When I asked parents to reflect on positive outcomes that they experienced during the spring lockdown, almost everyone who responds said their families benefited from a slower pace of life.

Sueann Wells, of Honeoye Falls says: “One of my kids developed an incredible interest in creative writing and poetry that she had previously ‘hated’ to write in school etc. One of my kids learned to knit and sew. One of my kids discovered novels she had never really recognized that we owned in our family library.”  

Families also found more time to bake and cook, do household chores and play board games. Ginger Sorensen of Pittsford cites “quality family time and family dinners” as the two benefits her family experienced during spring. Others reported that they felt healthier as they found more time to exercise, sleep and enjoy nature. Though very few wanted to maintain their lockdown lifestyle, most would agree that those months at home gave them a chance to reassess their priorities and carve out more family time.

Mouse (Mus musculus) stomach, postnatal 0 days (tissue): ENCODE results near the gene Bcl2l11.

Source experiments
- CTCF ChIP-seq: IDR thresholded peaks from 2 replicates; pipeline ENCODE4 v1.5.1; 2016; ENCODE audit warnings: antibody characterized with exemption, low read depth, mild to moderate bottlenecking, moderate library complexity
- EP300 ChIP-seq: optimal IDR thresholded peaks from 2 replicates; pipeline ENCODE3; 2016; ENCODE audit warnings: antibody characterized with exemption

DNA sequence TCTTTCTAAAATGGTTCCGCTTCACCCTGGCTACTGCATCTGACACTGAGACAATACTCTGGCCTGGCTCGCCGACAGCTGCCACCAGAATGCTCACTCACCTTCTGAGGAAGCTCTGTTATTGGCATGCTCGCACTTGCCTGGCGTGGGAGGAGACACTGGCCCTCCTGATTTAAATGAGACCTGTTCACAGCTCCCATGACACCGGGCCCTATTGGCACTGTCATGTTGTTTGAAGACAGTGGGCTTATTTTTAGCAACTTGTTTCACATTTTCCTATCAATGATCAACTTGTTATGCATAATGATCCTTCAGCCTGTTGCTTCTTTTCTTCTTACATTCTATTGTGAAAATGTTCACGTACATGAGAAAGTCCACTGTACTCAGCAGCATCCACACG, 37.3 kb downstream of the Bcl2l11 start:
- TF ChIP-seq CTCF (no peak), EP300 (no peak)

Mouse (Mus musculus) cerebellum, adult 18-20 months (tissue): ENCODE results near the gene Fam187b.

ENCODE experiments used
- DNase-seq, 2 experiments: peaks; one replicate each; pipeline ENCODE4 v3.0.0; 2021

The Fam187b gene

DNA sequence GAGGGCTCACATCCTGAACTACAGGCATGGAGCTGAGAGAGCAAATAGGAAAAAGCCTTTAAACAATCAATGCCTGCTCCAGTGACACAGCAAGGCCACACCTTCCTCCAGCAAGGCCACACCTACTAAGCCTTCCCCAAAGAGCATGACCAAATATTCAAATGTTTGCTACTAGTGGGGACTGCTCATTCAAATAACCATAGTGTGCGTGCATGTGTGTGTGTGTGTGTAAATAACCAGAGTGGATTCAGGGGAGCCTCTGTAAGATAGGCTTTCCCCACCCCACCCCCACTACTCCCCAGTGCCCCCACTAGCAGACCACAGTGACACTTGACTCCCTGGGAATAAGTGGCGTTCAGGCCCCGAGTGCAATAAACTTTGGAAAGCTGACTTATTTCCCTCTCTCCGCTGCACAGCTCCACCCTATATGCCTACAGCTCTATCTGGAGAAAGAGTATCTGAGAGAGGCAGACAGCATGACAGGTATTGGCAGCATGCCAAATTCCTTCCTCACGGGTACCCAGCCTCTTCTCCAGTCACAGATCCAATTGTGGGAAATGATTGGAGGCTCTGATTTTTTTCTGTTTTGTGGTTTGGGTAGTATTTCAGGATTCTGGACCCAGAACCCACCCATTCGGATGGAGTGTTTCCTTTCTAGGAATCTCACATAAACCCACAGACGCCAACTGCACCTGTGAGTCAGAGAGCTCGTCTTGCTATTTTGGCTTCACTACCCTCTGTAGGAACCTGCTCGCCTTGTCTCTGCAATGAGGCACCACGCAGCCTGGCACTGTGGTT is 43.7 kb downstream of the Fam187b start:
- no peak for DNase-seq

The decision next week will set school reopening plans in motion, but a change in the infection rate may require another shift in whatever educational model we have in place. School staff will be challenged to provide consistency in education in an environment that is constantly changing.  

As Tarryn Rozen of Pittsford observes, “I think the more parents can be reminded that this is a learning experience for school staff too and they need support and helpful feedback, not criticism, the more we can all hopefully work through this together as a team for our children’s well-being.”